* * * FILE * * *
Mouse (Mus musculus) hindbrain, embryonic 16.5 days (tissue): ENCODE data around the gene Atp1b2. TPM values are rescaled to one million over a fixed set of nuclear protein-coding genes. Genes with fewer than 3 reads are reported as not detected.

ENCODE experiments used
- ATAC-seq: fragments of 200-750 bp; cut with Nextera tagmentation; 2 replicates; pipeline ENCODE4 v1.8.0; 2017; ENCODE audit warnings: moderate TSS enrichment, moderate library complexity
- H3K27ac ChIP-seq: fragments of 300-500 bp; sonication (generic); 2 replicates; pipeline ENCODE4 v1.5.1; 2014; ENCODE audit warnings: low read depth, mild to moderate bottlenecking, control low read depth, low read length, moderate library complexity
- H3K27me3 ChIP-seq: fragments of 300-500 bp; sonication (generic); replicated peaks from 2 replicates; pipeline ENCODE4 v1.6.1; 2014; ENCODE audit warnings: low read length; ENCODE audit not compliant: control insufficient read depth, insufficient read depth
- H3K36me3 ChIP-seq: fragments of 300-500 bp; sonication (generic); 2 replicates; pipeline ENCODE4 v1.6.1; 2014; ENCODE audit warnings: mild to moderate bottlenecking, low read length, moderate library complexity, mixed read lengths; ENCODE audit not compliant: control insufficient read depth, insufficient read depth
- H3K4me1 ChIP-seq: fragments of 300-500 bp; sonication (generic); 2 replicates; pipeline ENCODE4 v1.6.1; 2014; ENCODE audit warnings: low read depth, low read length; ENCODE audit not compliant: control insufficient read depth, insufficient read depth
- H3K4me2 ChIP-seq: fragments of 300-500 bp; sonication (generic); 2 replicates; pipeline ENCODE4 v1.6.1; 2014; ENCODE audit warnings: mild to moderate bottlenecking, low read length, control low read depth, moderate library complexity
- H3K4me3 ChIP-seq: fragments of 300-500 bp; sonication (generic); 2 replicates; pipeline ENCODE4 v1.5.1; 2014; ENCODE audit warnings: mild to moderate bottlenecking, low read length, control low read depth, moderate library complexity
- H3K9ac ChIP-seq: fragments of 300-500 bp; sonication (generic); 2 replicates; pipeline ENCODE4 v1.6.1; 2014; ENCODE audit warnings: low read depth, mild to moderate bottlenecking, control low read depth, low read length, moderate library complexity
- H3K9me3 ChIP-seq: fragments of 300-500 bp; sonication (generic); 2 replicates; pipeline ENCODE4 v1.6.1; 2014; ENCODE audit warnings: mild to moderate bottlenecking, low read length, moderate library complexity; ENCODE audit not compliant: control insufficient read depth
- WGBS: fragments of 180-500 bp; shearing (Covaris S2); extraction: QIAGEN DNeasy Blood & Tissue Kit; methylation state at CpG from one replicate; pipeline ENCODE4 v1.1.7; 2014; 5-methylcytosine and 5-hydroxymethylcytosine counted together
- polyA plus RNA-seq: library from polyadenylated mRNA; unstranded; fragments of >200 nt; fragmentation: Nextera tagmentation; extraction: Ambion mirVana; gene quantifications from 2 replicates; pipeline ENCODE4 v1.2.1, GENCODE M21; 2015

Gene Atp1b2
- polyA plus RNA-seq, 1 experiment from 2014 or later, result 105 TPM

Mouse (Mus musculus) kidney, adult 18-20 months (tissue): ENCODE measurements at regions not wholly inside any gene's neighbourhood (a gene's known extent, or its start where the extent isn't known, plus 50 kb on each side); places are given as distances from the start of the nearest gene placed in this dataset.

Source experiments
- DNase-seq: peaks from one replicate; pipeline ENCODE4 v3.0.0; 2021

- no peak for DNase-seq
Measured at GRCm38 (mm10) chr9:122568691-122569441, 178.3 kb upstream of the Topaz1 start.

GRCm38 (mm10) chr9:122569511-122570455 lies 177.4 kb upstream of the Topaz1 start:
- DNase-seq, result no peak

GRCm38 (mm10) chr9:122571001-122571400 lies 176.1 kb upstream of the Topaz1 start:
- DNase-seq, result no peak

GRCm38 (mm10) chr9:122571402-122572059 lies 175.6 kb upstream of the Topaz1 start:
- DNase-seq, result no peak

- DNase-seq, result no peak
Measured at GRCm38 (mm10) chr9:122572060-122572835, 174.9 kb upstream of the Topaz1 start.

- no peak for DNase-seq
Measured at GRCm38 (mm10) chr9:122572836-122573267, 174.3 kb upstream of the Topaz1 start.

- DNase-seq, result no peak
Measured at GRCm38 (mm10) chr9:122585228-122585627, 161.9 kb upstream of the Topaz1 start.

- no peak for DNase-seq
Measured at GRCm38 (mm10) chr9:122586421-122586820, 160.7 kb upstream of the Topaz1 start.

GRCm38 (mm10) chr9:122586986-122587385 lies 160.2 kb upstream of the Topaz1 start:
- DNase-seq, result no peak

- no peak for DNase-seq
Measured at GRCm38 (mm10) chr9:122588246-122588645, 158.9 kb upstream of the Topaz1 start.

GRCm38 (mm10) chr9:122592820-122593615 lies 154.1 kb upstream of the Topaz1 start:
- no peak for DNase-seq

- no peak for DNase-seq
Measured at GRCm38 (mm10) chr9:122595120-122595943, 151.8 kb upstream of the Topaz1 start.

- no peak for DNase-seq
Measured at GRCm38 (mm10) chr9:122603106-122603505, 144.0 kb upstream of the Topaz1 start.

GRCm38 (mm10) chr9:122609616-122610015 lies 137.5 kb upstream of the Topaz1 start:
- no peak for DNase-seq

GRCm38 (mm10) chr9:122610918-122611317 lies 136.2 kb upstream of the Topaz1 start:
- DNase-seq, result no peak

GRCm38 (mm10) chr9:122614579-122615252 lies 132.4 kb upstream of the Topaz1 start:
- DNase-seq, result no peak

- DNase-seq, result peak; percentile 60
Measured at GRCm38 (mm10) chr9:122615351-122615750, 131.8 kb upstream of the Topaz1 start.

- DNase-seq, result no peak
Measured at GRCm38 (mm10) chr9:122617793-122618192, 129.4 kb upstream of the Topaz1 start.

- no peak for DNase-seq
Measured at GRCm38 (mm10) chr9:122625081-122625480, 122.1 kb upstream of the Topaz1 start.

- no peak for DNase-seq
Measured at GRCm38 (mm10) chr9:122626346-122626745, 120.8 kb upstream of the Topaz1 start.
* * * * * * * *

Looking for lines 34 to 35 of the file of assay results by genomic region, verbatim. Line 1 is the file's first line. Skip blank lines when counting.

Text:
Measured at GRCm38 (mm10) chr9:122586421-122586820, 160.7 kb upstream of the Topaz1 start.

GRCm38 (mm10) chr9:122586986-122587385 lies 160.2 kb upstream of the Topaz1 start: